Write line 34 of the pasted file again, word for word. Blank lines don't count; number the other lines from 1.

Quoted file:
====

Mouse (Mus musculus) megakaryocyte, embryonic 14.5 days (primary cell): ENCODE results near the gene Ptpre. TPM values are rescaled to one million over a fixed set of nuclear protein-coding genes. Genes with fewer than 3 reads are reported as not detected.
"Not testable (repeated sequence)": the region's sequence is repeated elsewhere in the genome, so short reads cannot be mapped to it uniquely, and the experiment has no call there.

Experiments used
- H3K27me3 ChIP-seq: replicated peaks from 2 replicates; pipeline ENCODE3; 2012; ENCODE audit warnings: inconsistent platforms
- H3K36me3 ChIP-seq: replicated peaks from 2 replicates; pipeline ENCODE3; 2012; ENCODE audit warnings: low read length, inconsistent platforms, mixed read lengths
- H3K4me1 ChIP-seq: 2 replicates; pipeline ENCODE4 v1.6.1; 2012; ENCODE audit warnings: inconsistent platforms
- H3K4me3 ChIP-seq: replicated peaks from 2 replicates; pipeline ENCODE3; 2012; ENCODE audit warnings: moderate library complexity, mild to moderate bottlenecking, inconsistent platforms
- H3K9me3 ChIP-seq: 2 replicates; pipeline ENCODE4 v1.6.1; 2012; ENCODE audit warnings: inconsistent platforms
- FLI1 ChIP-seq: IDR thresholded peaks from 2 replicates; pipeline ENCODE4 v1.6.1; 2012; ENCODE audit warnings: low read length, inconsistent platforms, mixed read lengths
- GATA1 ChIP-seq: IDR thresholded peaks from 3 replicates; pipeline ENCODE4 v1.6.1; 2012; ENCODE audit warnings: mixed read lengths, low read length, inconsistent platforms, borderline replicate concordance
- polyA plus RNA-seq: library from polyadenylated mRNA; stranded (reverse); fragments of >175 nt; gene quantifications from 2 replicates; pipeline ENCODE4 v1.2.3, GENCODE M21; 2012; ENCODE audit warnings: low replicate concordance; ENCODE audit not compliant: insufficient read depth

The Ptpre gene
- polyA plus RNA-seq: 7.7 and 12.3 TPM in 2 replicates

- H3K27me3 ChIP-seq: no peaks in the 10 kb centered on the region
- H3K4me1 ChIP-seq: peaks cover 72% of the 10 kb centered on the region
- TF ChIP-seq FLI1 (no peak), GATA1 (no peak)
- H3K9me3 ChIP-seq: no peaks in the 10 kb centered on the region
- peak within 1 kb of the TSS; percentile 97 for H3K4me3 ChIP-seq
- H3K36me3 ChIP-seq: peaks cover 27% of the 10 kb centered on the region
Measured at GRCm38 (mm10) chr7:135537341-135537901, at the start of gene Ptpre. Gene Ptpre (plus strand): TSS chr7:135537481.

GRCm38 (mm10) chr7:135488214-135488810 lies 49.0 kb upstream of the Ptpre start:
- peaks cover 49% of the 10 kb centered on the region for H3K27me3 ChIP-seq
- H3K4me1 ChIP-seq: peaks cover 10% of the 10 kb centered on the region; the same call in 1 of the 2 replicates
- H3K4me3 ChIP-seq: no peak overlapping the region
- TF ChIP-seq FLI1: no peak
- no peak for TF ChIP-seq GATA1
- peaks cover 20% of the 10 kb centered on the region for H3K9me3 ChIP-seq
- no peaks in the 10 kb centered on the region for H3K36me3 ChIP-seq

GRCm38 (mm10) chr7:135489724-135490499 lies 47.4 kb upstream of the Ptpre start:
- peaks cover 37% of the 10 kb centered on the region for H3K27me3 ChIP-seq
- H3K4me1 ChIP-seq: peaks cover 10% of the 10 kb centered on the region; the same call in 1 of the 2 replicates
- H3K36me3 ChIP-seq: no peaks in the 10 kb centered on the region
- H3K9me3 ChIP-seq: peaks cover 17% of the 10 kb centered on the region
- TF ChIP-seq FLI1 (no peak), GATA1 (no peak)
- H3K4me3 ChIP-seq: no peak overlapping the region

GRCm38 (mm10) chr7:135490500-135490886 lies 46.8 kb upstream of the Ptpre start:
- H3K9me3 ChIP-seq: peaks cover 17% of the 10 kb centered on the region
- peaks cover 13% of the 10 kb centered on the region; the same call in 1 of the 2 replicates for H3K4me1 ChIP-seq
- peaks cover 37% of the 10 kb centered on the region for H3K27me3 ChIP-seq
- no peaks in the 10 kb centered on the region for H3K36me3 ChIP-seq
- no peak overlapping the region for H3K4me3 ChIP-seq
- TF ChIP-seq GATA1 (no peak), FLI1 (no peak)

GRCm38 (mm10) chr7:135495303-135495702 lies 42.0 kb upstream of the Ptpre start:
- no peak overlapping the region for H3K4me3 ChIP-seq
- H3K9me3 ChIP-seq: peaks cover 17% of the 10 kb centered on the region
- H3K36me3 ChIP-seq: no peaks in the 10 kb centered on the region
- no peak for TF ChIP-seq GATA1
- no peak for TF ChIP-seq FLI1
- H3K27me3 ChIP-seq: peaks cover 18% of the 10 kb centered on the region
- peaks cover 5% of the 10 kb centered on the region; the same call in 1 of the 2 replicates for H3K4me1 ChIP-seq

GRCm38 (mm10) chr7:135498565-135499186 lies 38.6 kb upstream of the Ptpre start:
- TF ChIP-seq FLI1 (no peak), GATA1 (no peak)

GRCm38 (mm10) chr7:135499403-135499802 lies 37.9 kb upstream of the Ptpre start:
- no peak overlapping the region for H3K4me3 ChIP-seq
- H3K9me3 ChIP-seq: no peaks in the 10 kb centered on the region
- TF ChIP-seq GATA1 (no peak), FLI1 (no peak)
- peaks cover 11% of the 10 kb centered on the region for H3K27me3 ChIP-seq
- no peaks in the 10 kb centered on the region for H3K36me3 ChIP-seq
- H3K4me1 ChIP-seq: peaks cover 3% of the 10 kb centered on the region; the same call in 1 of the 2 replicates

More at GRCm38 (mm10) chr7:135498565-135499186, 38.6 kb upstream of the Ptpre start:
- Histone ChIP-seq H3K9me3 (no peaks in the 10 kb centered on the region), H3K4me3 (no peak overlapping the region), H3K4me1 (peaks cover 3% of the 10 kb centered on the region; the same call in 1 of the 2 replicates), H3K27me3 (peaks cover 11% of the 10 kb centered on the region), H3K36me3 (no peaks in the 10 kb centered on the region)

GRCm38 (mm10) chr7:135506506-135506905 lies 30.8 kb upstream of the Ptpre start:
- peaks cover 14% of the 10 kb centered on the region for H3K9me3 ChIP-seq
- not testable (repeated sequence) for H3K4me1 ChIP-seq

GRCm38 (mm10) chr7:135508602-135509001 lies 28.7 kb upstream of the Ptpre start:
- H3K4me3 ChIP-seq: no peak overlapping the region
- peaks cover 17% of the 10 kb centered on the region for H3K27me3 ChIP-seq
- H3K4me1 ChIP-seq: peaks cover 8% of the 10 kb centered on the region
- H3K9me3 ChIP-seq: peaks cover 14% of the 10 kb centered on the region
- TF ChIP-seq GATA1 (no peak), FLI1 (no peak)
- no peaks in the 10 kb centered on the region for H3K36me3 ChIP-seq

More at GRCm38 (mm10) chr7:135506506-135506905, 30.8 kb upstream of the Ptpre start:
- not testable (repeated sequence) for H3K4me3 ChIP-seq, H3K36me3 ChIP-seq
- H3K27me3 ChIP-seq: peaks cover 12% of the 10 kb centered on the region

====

- TF ChIP-seq FLI1 (no peak), GATA1 (no peak)